Has anyone else been viewing or photographing Eros during its current close approach? I found it in Leo the other night using 7x50 binoculars in less-than-perfect skies. Over three hours, I could definitely detect motion against the stars. I could see mag 4.5 stars unaided and mag 9 stars in the binos, so the mag 8.5 asteroid was just visible.
Note to software users: make sure you update the orbital elements if making your own finder charts!
Last night I confirmed my identification of Eros, as it had moved south in declination by more than a degree. The nearest named star is 35 Sex.
I would love to hear from others observing Eros.
Note added 2012-01-25: Still following Eros through Sextans in mildly light-polluted skies. SQM reading is 20.5 on good nights. I wonder how the Moon will affect things?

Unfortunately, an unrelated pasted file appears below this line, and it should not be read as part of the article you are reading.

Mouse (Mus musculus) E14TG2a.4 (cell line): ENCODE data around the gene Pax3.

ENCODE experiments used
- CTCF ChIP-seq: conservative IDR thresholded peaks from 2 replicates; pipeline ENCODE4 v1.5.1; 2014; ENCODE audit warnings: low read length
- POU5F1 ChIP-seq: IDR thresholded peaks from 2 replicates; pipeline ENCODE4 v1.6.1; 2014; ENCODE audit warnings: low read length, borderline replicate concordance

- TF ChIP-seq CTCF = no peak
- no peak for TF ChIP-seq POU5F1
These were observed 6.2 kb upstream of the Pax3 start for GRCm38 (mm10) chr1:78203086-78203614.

Note added 2012-02-04: On 2012 January 27/28 I took several wide-field astrophotos of the Sextans region with my Canon XSi on the MusicBox EQ mount with the Canon 17–85 zoom lens set at 85 mm f/5.6 with ISO 800 for 30s, hoping to record Eros. I processed the photos a little and annotated them, and the results are in the gallery [formerly stored at Apple's MobileMe] below.
The bright stars Alpha and Beta Sextantis are a little over 2 degrees (120') apart, and the photos are (roughly) oriented with north up.
One can see the motion of Eros over 4 hours by toggling back and forth.
Note added 2012-02-15: Dave Lane took some images on 2012-02-08 from his observatory near Halifax. The processed positions were plotted and uploaded to the Eros Parallax Project. The data are viewable at http://www.flickr.com/photos/transitofvenus2012/